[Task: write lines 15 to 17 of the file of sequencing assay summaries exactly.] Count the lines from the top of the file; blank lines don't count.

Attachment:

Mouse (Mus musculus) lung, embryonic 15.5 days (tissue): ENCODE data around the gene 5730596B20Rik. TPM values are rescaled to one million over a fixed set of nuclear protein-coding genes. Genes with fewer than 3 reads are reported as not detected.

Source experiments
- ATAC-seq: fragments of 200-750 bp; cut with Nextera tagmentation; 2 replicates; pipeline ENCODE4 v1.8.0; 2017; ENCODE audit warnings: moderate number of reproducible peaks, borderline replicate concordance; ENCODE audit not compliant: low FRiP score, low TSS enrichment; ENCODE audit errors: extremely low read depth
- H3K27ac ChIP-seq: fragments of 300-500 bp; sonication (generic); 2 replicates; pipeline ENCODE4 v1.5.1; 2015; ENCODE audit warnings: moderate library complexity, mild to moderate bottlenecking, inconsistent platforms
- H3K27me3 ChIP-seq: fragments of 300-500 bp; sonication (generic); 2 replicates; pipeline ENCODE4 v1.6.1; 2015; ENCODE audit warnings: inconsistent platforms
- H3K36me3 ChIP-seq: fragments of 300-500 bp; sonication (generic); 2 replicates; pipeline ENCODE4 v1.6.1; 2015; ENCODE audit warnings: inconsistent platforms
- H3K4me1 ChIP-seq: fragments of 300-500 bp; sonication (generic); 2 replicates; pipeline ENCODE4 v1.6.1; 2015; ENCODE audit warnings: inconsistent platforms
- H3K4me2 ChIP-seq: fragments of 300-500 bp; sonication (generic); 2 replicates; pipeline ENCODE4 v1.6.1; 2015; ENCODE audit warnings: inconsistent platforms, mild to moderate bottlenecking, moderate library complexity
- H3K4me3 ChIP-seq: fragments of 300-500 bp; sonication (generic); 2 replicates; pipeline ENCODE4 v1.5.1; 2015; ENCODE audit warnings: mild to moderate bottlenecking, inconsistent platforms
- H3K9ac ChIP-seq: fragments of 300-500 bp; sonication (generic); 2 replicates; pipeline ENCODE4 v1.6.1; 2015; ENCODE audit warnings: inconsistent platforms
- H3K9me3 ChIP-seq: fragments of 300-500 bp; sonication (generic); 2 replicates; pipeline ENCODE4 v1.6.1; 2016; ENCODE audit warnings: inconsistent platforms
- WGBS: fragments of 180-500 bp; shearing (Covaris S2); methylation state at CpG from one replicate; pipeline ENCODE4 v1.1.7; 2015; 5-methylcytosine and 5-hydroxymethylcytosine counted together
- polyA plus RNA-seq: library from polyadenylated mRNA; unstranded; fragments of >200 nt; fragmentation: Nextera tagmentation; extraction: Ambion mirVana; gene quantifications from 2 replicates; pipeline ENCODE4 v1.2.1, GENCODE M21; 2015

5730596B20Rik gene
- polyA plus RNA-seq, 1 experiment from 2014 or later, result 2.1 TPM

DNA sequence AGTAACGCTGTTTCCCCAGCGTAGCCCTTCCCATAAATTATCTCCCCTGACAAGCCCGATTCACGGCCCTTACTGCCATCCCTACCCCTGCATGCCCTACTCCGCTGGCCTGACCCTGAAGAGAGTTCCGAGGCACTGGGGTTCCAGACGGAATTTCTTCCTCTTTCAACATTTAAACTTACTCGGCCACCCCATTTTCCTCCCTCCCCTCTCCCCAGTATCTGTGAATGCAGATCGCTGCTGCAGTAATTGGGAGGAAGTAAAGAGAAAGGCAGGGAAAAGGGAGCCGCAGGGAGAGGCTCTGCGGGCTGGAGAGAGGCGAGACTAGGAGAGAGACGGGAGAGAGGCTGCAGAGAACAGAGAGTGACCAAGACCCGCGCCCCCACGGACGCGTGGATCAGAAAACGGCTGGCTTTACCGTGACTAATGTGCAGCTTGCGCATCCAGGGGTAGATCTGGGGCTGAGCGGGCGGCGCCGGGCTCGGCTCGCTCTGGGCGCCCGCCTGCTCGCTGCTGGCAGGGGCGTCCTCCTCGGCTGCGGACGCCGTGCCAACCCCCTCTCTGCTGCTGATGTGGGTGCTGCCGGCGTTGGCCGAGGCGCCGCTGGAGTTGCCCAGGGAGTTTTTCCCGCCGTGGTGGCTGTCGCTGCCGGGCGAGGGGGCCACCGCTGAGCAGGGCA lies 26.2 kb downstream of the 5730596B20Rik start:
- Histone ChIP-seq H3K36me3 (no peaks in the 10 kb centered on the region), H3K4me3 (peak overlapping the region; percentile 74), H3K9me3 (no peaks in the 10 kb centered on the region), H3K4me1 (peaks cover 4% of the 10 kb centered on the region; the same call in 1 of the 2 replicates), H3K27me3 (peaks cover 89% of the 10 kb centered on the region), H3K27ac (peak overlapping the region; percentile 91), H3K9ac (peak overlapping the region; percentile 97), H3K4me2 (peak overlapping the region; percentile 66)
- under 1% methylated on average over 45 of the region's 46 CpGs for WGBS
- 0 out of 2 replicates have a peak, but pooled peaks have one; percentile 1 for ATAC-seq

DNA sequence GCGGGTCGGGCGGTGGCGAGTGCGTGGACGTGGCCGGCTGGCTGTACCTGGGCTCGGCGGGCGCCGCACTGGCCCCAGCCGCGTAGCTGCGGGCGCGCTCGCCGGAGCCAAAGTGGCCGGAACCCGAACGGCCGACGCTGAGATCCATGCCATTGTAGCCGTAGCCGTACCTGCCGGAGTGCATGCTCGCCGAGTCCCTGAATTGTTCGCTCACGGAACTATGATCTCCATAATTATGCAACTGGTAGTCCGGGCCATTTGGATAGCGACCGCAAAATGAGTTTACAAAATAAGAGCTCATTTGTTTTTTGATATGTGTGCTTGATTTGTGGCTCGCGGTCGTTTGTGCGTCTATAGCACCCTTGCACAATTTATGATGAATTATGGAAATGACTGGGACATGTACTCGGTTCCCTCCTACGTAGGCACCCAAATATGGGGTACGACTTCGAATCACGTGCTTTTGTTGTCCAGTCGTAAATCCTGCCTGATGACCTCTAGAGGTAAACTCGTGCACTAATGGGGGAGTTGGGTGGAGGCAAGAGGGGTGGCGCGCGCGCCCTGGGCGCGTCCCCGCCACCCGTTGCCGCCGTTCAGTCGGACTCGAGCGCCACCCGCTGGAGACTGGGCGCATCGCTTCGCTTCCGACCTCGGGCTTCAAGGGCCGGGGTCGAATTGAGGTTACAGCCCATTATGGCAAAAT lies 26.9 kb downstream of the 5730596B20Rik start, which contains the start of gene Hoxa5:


- polyA plus RNA-seq, 1 experiment from 2014 or later, result 2.1 TPM

DNA sequence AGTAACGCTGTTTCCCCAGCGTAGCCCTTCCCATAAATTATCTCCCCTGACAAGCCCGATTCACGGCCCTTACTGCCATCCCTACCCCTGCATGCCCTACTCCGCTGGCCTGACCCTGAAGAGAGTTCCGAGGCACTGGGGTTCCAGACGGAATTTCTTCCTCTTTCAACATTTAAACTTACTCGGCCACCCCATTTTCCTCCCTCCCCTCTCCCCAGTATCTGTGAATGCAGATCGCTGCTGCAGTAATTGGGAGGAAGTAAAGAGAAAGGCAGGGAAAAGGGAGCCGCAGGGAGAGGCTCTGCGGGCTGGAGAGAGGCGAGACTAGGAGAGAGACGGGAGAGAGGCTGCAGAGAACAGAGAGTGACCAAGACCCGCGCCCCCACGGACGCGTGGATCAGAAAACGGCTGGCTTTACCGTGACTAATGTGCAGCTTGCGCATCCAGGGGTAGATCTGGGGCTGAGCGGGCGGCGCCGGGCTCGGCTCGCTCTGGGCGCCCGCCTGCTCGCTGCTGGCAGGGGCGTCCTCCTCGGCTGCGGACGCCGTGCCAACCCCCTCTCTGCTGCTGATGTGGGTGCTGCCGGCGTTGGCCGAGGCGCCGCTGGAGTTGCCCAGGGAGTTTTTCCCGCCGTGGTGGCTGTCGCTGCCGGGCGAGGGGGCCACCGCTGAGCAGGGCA lies 26.2 kb downstream of the 5730596B20Rik start:
- Histone ChIP-seq H3K36me3 (no peaks in the 10 kb centered on the region), H3K4me3 (peak overlapping the region; percentile 74), H3K9me3 (no peaks in the 10 kb centered on the region), H3K4me1 (peaks cover 4% of the 10 kb centered on the region; the same call in 1 of the 2 replicates), H3K27me3 (peaks cover 89% of the 10 kb centered on the region), H3K27ac (peak overlapping the region; percentile 91), H3K9ac (peak overlapping the region; percentile 97), H3K4me2 (peak overlapping the region; percentile 66)